Admittedly, this is a choice that the attorney makes, to be a boutique firm, instead of growing into a larger firm, although I have to argue that many could keep the small number of clients, but simply make more money per client.

      Also with regards to transaction based legal work, like bankruptcies or divorces, it’s unlikely that you are going to be working with this client again in the future (let’s hope.) It would be in your interest to charge a higher fee, and demonstrate your unique value proposition to your potential clients.

      A unique value proposition, or as the MBAs like to call it UVP. Essentially means that anybody can file a bankruptcy claim, but why should the potential client choose your firm. Sadly, too many attorneys compete on price, which allows a handful of sharp attorneys to compete everywhere else, like convenience, experience, branding, creativity, different business models, the sky is the limit if you don’t compete on price. Disclaimer: As a Legal Leads Marketer, attorneys advertising for a change benefits me.

      This status quo couldn’t last in the business world, and hopefully it will not stand in the legal world any longer. I urge anyone reading this to build the firm that they want, and challenge them to advertise and market themselves creativly. It doesn’t need to be expensive, in fact the more creative you are the more likely that using a UVP will be more beneficial to you.

      I have a tendency to rant about things I find important. Please find a concise text book definition below:

      A UVP should include the following:

      1. Your Target Market (example: married women, aged 30-55, in the twin cities)
      2. The benefit your product or service provides? (example: Bankruptcy – Financial Relief, Reset, Fresh Start, security for your children’s future, etc.)
      3. A description of your product or service(example: What is a Chapter 7,13, etc)
      4. What makes you unique in your marketplace – This is where the rubber meets the road, imagine you’re the USA and you are choosing what product to create and sell to the world. Brazil sells the best bananas, and Brazil makes a killing. You Don’t Sell Bananas! You sell something that Brazil has no ability to sell. Colorado Peaches. Something different unique and original. For example, a divorce child custody law firm that designs their marketing campaigns and messages towards men, who surprisingly make up about half of all divorce cases.

      The Short Version: Take a weekend and develop a unique value proposition and a marketing plan. It will save you butt-loads of cash.

      Cordially, Your friendly neighborhood legal marketer.

      James

  • My question is, how exactly do we find out what the “market rate” is for a certain area of law, besides calling up other firms to see what they would charge?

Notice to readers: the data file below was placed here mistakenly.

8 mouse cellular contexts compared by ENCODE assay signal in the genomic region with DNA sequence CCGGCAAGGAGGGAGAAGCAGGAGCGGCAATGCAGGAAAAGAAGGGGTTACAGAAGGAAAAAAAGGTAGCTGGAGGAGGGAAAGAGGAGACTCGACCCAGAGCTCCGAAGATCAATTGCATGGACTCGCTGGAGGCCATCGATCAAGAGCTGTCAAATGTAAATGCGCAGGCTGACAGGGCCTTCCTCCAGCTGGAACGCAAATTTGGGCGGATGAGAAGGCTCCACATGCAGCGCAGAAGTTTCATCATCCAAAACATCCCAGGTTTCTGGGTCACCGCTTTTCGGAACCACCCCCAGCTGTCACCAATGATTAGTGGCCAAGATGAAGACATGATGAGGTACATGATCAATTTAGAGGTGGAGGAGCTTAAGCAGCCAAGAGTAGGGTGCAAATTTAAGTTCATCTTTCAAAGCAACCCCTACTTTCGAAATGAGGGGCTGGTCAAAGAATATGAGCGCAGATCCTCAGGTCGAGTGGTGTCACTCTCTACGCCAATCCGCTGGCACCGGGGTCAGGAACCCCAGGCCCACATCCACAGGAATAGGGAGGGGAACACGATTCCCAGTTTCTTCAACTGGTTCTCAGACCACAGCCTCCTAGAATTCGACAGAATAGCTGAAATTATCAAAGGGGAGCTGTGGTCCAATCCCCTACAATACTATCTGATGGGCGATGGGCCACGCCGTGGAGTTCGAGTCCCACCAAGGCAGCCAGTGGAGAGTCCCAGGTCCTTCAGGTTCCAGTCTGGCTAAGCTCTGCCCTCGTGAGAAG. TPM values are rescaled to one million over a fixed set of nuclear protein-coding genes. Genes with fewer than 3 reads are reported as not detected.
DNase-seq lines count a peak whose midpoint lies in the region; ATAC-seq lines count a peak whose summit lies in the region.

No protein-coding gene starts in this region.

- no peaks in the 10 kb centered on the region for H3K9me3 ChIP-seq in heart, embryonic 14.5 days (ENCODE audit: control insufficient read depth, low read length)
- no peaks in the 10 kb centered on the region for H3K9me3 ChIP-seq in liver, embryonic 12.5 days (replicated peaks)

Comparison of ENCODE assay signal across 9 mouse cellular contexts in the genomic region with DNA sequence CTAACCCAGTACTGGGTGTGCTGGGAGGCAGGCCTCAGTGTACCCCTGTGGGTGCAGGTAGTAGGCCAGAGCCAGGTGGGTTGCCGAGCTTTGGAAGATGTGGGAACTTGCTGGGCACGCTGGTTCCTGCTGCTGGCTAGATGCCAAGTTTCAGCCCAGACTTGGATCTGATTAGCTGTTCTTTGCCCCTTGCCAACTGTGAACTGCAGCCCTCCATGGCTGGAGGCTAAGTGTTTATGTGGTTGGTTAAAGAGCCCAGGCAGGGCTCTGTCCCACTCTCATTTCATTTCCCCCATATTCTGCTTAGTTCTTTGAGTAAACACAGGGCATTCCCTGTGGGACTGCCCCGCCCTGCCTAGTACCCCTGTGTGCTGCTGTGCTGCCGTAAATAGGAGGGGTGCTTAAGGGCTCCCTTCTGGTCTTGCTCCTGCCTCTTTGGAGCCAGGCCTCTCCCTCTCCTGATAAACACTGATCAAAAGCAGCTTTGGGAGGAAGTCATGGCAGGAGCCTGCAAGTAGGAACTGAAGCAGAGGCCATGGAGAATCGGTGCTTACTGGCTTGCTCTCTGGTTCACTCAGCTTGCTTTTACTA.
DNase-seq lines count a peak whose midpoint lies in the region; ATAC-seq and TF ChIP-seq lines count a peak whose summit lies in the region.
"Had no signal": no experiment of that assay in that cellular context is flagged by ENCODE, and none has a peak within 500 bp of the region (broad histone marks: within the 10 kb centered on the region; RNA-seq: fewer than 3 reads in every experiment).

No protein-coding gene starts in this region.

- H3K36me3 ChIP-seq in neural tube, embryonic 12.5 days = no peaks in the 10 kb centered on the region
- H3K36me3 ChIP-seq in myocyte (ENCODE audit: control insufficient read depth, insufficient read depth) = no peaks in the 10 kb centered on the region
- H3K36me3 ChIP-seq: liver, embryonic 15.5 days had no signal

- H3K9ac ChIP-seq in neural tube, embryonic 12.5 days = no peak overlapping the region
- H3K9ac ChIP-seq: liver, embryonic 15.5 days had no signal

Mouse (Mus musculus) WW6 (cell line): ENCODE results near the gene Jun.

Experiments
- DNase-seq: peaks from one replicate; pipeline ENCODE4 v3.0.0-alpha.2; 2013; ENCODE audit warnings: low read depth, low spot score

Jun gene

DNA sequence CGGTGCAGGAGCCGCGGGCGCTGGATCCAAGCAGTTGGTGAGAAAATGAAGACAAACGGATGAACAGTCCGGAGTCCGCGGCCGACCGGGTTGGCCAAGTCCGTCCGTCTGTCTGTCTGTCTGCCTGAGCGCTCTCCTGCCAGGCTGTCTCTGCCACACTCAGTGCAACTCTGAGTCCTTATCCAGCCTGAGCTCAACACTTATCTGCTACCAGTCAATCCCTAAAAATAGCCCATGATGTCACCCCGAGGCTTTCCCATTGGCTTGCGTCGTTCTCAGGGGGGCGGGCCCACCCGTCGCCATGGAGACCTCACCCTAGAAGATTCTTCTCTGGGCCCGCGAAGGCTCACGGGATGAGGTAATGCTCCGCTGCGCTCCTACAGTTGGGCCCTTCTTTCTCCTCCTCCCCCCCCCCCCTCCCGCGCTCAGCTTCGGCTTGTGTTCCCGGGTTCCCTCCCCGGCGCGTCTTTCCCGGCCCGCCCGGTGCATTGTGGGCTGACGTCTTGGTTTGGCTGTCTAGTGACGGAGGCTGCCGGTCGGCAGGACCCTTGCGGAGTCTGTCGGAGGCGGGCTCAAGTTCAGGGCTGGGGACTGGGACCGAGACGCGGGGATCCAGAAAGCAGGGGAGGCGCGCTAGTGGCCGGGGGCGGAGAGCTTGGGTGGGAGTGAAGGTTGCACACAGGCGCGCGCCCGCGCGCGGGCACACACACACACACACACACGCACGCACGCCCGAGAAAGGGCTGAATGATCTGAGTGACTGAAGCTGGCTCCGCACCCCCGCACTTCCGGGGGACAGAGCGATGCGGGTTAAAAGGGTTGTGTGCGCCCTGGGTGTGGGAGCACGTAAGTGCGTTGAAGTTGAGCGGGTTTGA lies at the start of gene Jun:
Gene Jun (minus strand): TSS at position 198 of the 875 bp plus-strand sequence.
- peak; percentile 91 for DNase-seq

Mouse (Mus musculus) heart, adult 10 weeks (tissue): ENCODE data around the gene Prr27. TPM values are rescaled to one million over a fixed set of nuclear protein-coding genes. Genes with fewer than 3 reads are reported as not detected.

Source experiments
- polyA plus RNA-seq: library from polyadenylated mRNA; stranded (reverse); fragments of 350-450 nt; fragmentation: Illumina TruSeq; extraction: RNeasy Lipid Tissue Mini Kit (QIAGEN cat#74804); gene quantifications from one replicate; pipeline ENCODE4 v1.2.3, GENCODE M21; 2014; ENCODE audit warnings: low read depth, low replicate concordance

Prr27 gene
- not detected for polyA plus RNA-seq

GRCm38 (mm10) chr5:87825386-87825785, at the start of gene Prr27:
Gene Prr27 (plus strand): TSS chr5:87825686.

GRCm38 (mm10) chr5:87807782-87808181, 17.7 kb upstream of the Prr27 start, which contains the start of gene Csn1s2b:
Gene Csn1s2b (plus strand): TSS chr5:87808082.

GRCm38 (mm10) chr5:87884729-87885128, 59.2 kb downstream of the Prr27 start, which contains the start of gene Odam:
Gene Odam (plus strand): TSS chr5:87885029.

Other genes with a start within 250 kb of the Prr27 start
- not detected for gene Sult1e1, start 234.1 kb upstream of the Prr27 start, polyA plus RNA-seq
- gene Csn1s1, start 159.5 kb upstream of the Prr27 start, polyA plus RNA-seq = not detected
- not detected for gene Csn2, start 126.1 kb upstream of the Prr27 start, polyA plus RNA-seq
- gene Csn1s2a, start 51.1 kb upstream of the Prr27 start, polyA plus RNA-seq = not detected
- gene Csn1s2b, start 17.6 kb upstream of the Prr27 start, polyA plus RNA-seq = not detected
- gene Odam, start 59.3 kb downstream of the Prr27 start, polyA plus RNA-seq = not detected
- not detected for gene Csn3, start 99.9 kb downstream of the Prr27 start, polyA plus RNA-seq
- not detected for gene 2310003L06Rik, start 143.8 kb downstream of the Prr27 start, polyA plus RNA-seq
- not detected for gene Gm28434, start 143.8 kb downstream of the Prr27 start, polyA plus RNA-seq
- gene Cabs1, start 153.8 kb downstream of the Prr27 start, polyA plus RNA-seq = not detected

I’m a 31 year old solo practitioner, covering family law, criminal defense, and bankruptcy, among others. These all tend to be areas of law where the greatest demand is from low-income clients.

    I have been told by a number of other attorneys that my rates are too low, but I don’t know exactly how to go about raising them to what the market price is, without either trial & error or calling up firms to see what they charge.

    And if a lawyer does increase his rates, what is the best way to deal with a referral from a past client? If a past family law client was happy with the job I did, and referred me to a cousin of theirs, can I really get away with charging them several hundred dollars more than I did the first time around, because I have become more keen to what the real market price and what I should really be charging for these cases?

    • Sounds like we need two new posts: “how to set your rate” and “how to raise your rate.”

    • Seth,

      Odds are that the demand for your services is at least somewhat elastic, meaning demand changes based on price. So it’s pretty easy to figure out how much you can charge. I’m going to use a flat fee as an example because the math is easier to type here (we are lawyers after all), but the basic premise applies across the board. I’m also going to pull numbers out of my butt for pricing purposes.

      Let’s say you charge a flat fee of $500 for a simple divorce and you sign up 10 new clients a month on average. That $5000. And you have averaged this over the last year so you have a good idea of your baseline.

      So, next month, you start quoting $550 dollars. Lo and behold, you still sign 5 new divorces. Thats $5500.

      The next month you quote $650 and sign 7 new clients. That’s $4550. Uh oh, we’re headed in the wrong direction.